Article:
November 7th, 2009
There was one question on everyone’s mind when it comes to Taylor Swift’s hosting stint on Saturday Night Live: Kanye. It’s really the only thing of any note, and to be honest it’s probably the only reason that she was asked to host in the first place. There is no question that Swift is charming, and that her confidence behind the microphone is beyond her years, but she isn’t a comedienne. While she is the kind of musical artist who could easily be integrated into a single skit (or even two), she’s not the kind of artist who could go beyond the typical list of hosting gigs (playing a celebrity with vague resemblance, playing herself, etc.).
So, as such, what works about this week’s episode is when the show plays to Swift’s strengths, placing her behind a microphone or in settings which don’t have the pressure of live comedy. When the show asks her to do much more, the stilted cue card reading rears its head, and you realize that beneath the glossy exterior she really is a teenage girl with a beautiful voice but without acting training.
Which isn’t a huge problem if the show around her is even the least bit funny, but that’s asking a bit much of SNL these days.
“Megan Fox and U2”
September 26th, 2009
Saturday Night Live was last Fall’s biggest pop culture sensation. With Tina Fey’s Sarah Palin impression saving the show from a weak Obama impression, and Thursday timeslots building the show’s reputation, it built to some of its best numbers ever and its cache went beyond viral internet sensations written by Justin Timberlake/Lonely Island and into the show itself.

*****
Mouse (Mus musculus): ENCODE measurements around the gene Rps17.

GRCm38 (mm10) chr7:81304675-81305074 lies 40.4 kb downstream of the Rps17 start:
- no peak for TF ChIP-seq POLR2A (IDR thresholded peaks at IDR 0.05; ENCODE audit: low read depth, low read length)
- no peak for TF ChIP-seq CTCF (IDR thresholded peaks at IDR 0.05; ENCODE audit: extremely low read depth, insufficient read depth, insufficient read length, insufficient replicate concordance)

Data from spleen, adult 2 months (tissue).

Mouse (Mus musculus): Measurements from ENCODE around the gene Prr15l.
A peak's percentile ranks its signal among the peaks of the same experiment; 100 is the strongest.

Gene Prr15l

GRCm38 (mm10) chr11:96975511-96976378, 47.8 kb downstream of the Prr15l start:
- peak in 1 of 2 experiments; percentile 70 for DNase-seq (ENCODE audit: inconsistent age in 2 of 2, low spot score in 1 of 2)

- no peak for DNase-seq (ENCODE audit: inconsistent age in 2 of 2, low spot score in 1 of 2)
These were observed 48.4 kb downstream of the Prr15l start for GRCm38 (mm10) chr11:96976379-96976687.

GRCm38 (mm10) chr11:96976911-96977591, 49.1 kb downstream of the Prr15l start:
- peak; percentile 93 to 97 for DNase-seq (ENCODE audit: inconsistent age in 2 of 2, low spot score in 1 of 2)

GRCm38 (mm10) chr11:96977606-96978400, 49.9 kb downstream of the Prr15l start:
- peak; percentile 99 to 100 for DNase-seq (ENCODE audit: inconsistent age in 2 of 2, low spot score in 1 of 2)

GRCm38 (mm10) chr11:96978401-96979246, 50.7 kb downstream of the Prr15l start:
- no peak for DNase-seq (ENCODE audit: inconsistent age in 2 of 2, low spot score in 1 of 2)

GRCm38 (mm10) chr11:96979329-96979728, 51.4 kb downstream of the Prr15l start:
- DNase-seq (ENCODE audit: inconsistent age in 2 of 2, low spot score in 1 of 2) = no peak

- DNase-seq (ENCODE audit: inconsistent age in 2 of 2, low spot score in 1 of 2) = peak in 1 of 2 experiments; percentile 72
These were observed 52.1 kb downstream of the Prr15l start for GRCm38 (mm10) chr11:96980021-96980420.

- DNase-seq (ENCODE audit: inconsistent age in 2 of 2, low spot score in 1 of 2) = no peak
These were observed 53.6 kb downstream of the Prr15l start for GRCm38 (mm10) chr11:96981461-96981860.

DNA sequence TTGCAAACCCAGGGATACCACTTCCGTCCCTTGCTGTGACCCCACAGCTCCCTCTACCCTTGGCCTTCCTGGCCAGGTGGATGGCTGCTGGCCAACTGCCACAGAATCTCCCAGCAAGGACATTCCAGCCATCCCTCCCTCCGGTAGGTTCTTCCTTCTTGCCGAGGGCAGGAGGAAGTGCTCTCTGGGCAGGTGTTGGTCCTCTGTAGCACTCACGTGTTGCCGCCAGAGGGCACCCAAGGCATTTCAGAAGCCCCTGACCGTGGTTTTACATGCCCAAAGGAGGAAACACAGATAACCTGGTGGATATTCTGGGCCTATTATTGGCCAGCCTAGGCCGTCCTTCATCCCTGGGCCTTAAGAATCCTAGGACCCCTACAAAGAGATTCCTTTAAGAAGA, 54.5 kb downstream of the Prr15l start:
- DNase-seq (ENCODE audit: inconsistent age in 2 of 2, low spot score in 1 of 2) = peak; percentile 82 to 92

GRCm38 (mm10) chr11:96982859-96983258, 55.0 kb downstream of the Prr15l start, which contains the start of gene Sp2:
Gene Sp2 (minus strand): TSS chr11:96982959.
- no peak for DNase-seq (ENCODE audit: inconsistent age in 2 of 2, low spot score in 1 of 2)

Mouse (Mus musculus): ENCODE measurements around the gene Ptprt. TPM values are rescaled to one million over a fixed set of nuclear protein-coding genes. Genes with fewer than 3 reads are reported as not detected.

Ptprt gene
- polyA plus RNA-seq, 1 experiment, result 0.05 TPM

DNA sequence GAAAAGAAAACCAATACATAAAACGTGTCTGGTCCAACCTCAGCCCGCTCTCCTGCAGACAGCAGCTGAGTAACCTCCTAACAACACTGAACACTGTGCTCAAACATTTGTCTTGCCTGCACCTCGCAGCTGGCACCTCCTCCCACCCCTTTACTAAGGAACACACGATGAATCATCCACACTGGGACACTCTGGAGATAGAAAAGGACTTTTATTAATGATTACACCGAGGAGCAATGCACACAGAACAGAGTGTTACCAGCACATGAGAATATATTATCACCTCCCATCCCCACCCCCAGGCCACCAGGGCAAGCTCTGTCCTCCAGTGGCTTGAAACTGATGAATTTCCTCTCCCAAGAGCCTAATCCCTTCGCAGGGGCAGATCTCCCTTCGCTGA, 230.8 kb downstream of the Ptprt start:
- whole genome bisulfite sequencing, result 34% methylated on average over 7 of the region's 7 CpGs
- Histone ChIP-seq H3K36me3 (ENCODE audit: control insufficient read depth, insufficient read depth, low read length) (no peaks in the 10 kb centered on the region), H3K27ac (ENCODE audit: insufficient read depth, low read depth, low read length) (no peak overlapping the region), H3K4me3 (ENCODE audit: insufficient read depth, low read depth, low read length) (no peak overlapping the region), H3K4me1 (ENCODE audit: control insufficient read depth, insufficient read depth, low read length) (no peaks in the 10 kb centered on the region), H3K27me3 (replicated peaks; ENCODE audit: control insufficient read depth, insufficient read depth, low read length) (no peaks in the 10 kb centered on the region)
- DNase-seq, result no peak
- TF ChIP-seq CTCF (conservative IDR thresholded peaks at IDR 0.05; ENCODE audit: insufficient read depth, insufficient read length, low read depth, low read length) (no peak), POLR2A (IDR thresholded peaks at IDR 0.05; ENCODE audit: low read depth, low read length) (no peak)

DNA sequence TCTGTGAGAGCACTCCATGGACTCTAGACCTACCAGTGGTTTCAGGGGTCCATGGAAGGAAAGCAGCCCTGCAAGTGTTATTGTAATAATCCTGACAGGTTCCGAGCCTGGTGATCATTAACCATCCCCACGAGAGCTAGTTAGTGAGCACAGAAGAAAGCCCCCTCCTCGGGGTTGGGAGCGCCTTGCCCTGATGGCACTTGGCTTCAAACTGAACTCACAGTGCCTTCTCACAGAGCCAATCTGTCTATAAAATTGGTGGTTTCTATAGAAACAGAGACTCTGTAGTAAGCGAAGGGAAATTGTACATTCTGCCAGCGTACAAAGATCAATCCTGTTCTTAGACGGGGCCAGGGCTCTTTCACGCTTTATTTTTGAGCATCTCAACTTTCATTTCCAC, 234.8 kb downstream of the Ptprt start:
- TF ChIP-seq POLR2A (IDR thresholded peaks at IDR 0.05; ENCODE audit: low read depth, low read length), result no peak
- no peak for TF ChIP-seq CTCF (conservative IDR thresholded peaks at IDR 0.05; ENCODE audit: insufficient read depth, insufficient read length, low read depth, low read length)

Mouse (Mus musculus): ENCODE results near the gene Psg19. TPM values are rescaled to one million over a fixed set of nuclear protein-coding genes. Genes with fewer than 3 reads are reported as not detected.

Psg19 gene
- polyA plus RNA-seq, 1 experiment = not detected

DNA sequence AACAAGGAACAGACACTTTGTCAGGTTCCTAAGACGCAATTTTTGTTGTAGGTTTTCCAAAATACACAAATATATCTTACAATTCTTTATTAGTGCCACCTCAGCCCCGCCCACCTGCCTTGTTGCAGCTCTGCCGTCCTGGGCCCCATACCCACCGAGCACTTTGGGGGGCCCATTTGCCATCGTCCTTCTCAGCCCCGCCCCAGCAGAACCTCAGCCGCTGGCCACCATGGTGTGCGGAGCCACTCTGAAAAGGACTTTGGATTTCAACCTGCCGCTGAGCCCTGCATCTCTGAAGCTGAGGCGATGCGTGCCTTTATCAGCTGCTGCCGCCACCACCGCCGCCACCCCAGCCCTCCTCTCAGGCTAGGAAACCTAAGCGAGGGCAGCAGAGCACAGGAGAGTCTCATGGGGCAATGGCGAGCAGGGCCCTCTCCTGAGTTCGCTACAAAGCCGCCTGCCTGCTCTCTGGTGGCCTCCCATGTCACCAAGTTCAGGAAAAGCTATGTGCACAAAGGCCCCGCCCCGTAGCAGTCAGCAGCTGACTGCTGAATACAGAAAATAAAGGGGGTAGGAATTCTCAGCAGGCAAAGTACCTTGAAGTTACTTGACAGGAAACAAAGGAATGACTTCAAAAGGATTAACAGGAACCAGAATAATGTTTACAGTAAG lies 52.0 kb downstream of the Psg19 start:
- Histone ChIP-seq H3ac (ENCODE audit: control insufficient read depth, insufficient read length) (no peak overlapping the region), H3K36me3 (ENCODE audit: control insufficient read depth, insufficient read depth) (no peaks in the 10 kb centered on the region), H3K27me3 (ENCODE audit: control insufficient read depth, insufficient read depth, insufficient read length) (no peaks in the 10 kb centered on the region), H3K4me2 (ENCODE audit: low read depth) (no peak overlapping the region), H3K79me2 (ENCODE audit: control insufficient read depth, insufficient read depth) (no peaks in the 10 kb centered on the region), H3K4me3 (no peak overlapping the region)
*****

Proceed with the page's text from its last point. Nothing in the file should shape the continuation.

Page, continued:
But suddenly, coming back this Fall, there is no election to provide a new impression that will keep people tuning in, and the Thursday shows are less a chance to built momentum and more a chance to burn material that might have been saved for the Saturday show under different circumstances. So while this week’s Weekend Update Thursday was somewhat tepid, it was still pulling away people and ideas that could have been put to use here.
This is all relevant because the start of Saturday Night Live’s thirty-fifth season is a collosal failure of comedy, an endless string of one-joke sketches which feel the exact opposite of culturally relevant. If the goal of this episode was to remind us that Saturday Night Live was capable of being funny even without Sarah Palin or a political climate which welcomes satire, then they have not succeeded: perhaps unfairly handicapped by a host who can’t actually act, and perhaps feeling too secure with a musical act that knows how to put on a good show (but, really, didn’t live up to that), the cast and crew of Saturday Night Live delivered a complete and total dud, one where we expect a Judy Grimes-style “just kidding” at the end that says what we’ve seen is some sort of big mistake.
And that’s probably not the best way to reassert your cultural relevance.